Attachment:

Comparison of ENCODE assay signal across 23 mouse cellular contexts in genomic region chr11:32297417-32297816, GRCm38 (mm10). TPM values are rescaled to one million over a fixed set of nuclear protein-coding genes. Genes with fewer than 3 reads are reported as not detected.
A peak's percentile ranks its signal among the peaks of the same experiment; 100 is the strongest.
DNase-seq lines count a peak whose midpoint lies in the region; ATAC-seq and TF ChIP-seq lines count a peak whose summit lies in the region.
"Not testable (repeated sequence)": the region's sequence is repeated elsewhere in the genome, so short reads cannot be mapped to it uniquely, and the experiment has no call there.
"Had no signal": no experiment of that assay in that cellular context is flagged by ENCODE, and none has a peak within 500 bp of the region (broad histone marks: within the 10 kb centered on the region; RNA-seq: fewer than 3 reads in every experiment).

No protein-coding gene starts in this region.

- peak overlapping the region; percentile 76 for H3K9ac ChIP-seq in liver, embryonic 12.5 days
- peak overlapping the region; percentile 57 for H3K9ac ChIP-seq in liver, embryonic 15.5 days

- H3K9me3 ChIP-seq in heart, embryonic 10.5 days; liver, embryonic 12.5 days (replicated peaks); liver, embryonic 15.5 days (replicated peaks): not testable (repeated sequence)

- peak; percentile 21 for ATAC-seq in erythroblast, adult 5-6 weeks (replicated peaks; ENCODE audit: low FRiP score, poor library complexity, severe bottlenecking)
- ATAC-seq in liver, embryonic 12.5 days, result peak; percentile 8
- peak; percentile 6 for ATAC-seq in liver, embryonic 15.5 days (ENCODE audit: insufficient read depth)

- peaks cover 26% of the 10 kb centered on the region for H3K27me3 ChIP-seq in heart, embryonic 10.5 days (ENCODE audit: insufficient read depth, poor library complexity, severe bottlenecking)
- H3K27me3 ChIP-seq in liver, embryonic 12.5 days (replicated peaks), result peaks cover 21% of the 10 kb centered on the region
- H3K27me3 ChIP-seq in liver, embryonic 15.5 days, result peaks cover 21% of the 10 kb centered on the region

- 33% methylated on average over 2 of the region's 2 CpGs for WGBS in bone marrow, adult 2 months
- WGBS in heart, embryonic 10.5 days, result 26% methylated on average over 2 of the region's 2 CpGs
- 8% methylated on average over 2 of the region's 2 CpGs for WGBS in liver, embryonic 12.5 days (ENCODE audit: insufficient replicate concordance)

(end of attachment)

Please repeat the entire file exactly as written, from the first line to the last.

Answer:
Comparison of ENCODE assay signal across 23 mouse cellular contexts in genomic region chr11:32297417-32297816, GRCm38 (mm10). TPM values are rescaled to one million over a fixed set of nuclear protein-coding genes. Genes with fewer than 3 reads are reported as not detected.
A peak's percentile ranks its signal among the peaks of the same experiment; 100 is the strongest.
DNase-seq lines count a peak whose midpoint lies in the region; ATAC-seq and TF ChIP-seq lines count a peak whose summit lies in the region.
"Not testable (repeated sequence)": the region's sequence is repeated elsewhere in the genome, so short reads cannot be mapped to it uniquely, and the experiment has no call there.
"Had no signal": no experiment of that assay in that cellular context is flagged by ENCODE, and none has a peak within 500 bp of the region (broad histone marks: within the 10 kb centered on the region; RNA-seq: fewer than 3 reads in every experiment).

No protein-coding gene starts in this region.

- peak overlapping the region; percentile 76 for H3K9ac ChIP-seq in liver, embryonic 12.5 days
- peak overlapping the region; percentile 57 for H3K9ac ChIP-seq in liver, embryonic 15.5 days

- H3K9me3 ChIP-seq in heart, embryonic 10.5 days; liver, embryonic 12.5 days (replicated peaks); liver, embryonic 15.5 days (replicated peaks): not testable (repeated sequence)

- peak; percentile 21 for ATAC-seq in erythroblast, adult 5-6 weeks (replicated peaks; ENCODE audit: low FRiP score, poor library complexity, severe bottlenecking)
- ATAC-seq in liver, embryonic 12.5 days, result peak; percentile 8
- peak; percentile 6 for ATAC-seq in liver, embryonic 15.5 days (ENCODE audit: insufficient read depth)

- peaks cover 26% of the 10 kb centered on the region for H3K27me3 ChIP-seq in heart, embryonic 10.5 days (ENCODE audit: insufficient read depth, poor library complexity, severe bottlenecking)
- H3K27me3 ChIP-seq in liver, embryonic 12.5 days (replicated peaks), result peaks cover 21% of the 10 kb centered on the region
- H3K27me3 ChIP-seq in liver, embryonic 15.5 days, result peaks cover 21% of the 10 kb centered on the region

- 33% methylated on average over 2 of the region's 2 CpGs for WGBS in bone marrow, adult 2 months
- WGBS in heart, embryonic 10.5 days, result 26% methylated on average over 2 of the region's 2 CpGs
- 8% methylated on average over 2 of the region's 2 CpGs for WGBS in liver, embryonic 12.5 days (ENCODE audit: insufficient replicate concordance)